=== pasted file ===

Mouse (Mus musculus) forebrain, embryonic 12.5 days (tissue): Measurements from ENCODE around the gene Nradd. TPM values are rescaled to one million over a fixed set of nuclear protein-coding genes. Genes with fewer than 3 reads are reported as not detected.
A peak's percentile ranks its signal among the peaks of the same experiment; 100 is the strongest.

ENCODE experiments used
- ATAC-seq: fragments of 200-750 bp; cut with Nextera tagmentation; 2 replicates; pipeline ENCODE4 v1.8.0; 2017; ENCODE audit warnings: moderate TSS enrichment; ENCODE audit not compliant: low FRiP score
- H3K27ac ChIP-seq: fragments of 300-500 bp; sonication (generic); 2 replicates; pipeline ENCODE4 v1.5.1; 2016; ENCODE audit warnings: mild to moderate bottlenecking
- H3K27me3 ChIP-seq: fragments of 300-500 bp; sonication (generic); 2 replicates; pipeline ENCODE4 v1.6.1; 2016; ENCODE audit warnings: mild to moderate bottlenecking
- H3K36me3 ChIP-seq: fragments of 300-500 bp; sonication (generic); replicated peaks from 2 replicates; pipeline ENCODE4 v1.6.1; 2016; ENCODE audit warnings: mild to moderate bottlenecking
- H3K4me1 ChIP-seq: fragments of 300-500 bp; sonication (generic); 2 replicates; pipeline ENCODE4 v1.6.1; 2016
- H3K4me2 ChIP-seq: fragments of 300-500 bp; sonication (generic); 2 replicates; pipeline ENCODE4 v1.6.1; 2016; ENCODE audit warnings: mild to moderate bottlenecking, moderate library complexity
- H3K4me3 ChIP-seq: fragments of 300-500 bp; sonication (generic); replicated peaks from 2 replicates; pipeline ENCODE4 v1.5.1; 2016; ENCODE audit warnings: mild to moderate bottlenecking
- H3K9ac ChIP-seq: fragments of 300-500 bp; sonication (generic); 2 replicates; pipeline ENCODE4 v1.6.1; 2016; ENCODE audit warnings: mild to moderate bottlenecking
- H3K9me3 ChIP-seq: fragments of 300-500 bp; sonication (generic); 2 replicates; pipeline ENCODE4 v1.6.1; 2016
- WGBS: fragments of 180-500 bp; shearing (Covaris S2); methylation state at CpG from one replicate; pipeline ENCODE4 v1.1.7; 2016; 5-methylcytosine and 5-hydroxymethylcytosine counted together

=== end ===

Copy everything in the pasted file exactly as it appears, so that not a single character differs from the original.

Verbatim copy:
Mouse (Mus musculus) forebrain, embryonic 12.5 days (tissue): Measurements from ENCODE around the gene Nradd. TPM values are rescaled to one million over a fixed set of nuclear protein-coding genes. Genes with fewer than 3 reads are reported as not detected.
A peak's percentile ranks its signal among the peaks of the same experiment; 100 is the strongest.

ENCODE experiments used
- ATAC-seq: fragments of 200-750 bp; cut with Nextera tagmentation; 2 replicates; pipeline ENCODE4 v1.8.0; 2017; ENCODE audit warnings: moderate TSS enrichment; ENCODE audit not compliant: low FRiP score
- H3K27ac ChIP-seq: fragments of 300-500 bp; sonication (generic); 2 replicates; pipeline ENCODE4 v1.5.1; 2016; ENCODE audit warnings: mild to moderate bottlenecking
- H3K27me3 ChIP-seq: fragments of 300-500 bp; sonication (generic); 2 replicates; pipeline ENCODE4 v1.6.1; 2016; ENCODE audit warnings: mild to moderate bottlenecking
- H3K36me3 ChIP-seq: fragments of 300-500 bp; sonication (generic); replicated peaks from 2 replicates; pipeline ENCODE4 v1.6.1; 2016; ENCODE audit warnings: mild to moderate bottlenecking
- H3K4me1 ChIP-seq: fragments of 300-500 bp; sonication (generic); 2 replicates; pipeline ENCODE4 v1.6.1; 2016
- H3K4me2 ChIP-seq: fragments of 300-500 bp; sonication (generic); 2 replicates; pipeline ENCODE4 v1.6.1; 2016; ENCODE audit warnings: mild to moderate bottlenecking, moderate library complexity
- H3K4me3 ChIP-seq: fragments of 300-500 bp; sonication (generic); replicated peaks from 2 replicates; pipeline ENCODE4 v1.5.1; 2016; ENCODE audit warnings: mild to moderate bottlenecking
- H3K9ac ChIP-seq: fragments of 300-500 bp; sonication (generic); 2 replicates; pipeline ENCODE4 v1.6.1; 2016; ENCODE audit warnings: mild to moderate bottlenecking
- H3K9me3 ChIP-seq: fragments of 300-500 bp; sonication (generic); 2 replicates; pipeline ENCODE4 v1.6.1; 2016
- WGBS: fragments of 180-500 bp; shearing (Covaris S2); methylation state at CpG from one replicate; pipeline ENCODE4 v1.1.7; 2016; 5-methylcytosine and 5-hydroxymethylcytosine counted together